Video Surveillance Reality Check: Part 4

Industry thinkers weigh in with current perspectives on surveillance industry trends


There's still some mistrust within the general customer population that wireless is not secure, that it can be 'jammed', you get limited of throughput, and so on. The industry is to a certain extent responsible for this attitude. There are no true standards in the wireless world; one vendor's equipment can perform entirely differently than the other's, even if both are saying "optimized for video" or "mesh capability." The Trust-But-Verify approach is definitely required at all stages of your technology selection process.

Once fiber or cable is in the ground you know it's there, and wired infrastructure has standard performance over a specified distance. (To be fair to wireless, fiber can be cut either accidentally, such as during construction, or maliciously.) With wireless, however, your system is operating in a dynamic, changing environment -- whether seasonal (i.e. foliage, a wireless installer's arch enemy); construction (a new building may block your line of sight); or RF (a new system is put up in the area by someone else). All of these contingencies need to be accounted for to ensure that the system that works great during the acceptance test performs as specified 3, 6 or 12 months down the road.

So What Does Sell?

All this caution aside, let's look at what sells and what you should be looking for in your wireless technology of choice for video surveillance applications.

  • First and foremost, verifiable successes in the field. Even then, make sure that that a satisfied customer you are talking to has a similarly sized deployment. Wireless often has challenges scaling; a technology doing a good job with a dozen of cameras may not scale up to 25 or 50 cameras.
  • Capacity, capacity, capacity. Everybody wants to put more cameras on the network, or add megapixel, high-definition (HD) or thermal imaging cameras. Keep in mind that a single top-of-the-line megapixel camera may require as much as 35 Mbps of throughput.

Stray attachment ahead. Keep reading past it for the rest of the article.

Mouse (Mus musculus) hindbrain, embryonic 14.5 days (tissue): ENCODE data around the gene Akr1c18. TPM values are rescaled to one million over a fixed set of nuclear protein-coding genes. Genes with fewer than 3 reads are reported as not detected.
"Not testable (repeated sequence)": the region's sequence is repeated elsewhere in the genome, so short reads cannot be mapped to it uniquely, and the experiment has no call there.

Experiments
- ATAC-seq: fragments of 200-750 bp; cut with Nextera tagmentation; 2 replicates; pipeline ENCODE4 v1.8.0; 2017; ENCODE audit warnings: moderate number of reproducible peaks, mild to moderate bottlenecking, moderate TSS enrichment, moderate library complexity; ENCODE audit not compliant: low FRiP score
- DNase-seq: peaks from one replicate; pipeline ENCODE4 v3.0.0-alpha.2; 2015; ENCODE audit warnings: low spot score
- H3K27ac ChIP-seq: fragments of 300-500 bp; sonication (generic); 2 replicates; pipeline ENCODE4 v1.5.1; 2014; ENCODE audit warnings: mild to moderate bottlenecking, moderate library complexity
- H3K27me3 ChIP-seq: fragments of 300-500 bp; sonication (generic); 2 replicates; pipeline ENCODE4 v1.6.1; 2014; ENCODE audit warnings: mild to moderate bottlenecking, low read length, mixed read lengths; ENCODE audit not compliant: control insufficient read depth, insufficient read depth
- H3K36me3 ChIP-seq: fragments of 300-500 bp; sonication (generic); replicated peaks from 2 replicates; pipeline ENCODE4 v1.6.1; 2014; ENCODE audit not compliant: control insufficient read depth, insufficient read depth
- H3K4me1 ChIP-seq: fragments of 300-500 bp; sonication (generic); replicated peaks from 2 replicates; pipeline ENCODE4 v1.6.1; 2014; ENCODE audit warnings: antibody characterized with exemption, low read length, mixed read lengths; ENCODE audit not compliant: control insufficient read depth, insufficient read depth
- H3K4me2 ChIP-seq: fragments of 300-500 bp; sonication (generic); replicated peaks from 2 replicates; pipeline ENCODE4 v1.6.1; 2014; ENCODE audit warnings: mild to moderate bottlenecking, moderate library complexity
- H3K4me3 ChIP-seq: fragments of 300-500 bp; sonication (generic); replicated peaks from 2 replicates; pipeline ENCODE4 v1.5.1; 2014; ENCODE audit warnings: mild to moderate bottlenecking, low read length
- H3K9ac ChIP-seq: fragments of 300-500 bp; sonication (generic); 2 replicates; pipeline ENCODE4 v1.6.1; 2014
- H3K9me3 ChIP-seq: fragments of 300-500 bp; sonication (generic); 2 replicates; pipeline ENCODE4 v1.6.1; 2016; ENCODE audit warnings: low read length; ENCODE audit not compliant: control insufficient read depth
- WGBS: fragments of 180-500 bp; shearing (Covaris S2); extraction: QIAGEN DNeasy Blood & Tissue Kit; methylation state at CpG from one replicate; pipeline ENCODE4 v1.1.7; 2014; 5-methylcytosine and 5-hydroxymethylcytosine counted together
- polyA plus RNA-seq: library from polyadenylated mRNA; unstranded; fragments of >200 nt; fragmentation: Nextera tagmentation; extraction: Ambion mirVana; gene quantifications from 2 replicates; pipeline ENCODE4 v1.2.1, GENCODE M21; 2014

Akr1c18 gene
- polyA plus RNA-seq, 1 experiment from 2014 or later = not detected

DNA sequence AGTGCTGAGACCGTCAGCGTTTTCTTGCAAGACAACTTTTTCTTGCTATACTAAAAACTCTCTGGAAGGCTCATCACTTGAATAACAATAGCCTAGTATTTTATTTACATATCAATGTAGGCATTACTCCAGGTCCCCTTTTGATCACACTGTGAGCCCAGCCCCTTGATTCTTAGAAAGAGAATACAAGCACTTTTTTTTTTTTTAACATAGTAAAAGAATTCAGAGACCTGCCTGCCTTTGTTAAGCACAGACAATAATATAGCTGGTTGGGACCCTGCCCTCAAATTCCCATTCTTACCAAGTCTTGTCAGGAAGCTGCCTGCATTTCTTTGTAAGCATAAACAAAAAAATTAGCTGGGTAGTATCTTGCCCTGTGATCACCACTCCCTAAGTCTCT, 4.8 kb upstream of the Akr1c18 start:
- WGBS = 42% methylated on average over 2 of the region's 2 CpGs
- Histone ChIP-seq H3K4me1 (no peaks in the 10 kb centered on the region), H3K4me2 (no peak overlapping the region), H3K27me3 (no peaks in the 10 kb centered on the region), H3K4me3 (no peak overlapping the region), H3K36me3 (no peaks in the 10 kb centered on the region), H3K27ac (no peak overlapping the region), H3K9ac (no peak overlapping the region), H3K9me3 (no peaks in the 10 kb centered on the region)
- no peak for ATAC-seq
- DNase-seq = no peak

• Multi-hop capability, which allows you to go around obstructions, to depend less on wired or wireless backhaul, or to get around the limitations of point-to-multi-point systems. Ask the question of what if you cannot get access to rooftops for your base station units?

What is Hype Rather Than Reality?

  • Theoretical radio data rates. Several vendors I know are fond of supplying theoretical data rates in their press and promotional materials; as a rule of thumb, these numbers translate to 30 percent to 50 percent of real-world throughput.
  • Professional-grade video surveillance over cellular data service or Wi-Fi access points. Yes, it may work in certain deployments that do not require real-time connectivity or are okay with intermittent, "best effort delivery," but generally you can forget about high-quality, real-time video over these technologies.
  • Fixed WiMAX for video surveillance. Performance numbers are hard to come by, although it appears that 20-30 Mbps is typical (often the theoretical data rate is 70 Mbps), divided by the number of subscriber units (WiMAX is a point-to-multi-point technology). Mobile WiMAX as a 4G technology -- such as deployed by Sprint/Clearwire in a few major markets -- typically delivers 3-4 Mbps downstream and 1 Mbps upstream throughput. 1 Mbps may be enough for 1 or 2 covert cameras where quality or 100 percent availability is not an issue, but it is not a fit for a large-scale, professional video surveillance install.

What is bunk?

  • Wireless is not secure.
  • Wireless cannot deliver the performance needed.
  • Anybody can do wireless - just throw the gear up on poles.

With the right combination of technology and integrator's skill, wireless will work beautifully. Wireless can be frustrating, but when it does work, "wow" and "you can achieve this quality over wireless?" is what you are likely to hear. I'm going to leave off on this positive note. And what should you expect from your wireless vendors? Perhaps they should stop "selling" and start delivering.

About the author: Ksenia Coffman is a marketing manager for Firetide and is responsible for Firetide's marketing strategy and technology solution partnerships. Coffman's articles on wireless infrastructure appeared in various publications. An ASIS member, Coffman is a frequent speaker at industry events. She can be reached at kcoffman@firetide.com.